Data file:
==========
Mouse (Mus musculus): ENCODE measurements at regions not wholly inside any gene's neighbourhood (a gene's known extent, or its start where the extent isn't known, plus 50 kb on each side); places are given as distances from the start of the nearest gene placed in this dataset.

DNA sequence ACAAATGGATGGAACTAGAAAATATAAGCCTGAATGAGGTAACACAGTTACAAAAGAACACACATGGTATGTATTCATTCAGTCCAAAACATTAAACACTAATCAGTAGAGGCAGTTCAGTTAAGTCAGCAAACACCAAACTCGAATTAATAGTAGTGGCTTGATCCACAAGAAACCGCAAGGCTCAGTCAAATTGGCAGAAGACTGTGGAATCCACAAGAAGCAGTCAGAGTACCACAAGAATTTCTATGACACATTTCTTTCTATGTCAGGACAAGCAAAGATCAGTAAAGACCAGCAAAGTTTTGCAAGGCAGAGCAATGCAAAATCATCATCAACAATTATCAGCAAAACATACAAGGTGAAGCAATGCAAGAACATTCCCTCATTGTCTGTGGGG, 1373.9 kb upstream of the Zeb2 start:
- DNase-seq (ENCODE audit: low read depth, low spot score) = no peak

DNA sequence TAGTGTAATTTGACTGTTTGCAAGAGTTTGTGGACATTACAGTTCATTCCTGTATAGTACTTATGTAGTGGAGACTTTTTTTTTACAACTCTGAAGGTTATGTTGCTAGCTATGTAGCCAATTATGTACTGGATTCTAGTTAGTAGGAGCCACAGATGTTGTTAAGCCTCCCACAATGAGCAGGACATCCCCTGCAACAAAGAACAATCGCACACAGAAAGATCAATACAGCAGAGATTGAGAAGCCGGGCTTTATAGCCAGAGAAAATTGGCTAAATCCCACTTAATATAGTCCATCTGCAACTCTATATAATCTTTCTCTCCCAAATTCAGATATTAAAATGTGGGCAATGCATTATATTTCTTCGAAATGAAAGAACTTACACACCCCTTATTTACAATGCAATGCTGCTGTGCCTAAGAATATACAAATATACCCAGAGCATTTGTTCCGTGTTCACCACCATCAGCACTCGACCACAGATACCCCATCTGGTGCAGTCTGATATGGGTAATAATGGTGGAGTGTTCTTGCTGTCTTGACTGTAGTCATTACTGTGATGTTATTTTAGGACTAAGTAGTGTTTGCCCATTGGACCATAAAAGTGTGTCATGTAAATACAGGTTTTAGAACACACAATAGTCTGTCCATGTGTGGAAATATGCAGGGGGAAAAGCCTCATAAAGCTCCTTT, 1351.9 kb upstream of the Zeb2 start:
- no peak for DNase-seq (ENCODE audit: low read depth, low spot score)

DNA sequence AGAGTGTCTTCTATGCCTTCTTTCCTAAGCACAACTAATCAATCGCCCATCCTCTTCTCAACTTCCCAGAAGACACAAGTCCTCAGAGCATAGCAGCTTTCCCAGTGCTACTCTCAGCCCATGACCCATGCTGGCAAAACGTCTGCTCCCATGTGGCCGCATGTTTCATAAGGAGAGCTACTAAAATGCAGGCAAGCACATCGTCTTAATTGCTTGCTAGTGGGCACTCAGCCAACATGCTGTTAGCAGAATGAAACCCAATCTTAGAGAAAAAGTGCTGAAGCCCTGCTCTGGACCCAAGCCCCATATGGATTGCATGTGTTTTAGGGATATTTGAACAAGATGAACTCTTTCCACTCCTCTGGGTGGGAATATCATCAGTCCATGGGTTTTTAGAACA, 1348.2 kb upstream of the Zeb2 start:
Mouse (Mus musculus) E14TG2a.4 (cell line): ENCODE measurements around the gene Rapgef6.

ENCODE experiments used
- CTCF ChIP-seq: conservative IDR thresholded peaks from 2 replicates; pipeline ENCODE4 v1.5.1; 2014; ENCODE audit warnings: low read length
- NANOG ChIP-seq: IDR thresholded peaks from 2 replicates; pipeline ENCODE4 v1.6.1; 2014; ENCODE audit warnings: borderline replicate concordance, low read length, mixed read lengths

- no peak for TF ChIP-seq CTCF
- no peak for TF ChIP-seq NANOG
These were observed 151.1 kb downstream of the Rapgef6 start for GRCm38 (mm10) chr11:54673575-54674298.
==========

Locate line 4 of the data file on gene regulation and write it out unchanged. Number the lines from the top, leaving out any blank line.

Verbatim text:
DNA sequence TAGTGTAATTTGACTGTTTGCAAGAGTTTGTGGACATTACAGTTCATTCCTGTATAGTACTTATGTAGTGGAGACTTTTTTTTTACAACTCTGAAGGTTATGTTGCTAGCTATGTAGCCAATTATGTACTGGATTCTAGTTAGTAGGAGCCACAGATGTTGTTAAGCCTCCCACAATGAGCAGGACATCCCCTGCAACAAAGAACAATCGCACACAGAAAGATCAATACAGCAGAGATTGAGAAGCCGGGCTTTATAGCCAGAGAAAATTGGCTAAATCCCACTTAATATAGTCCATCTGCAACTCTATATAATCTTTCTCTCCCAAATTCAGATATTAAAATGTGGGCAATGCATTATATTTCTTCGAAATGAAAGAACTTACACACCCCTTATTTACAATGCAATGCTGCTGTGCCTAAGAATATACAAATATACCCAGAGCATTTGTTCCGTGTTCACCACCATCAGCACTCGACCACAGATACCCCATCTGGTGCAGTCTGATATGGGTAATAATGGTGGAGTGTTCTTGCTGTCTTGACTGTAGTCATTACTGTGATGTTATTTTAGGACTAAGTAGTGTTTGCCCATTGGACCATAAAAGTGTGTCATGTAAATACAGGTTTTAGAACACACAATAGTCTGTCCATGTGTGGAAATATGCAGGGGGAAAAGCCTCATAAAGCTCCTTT, 1351.9 kb upstream of the Zeb2 start: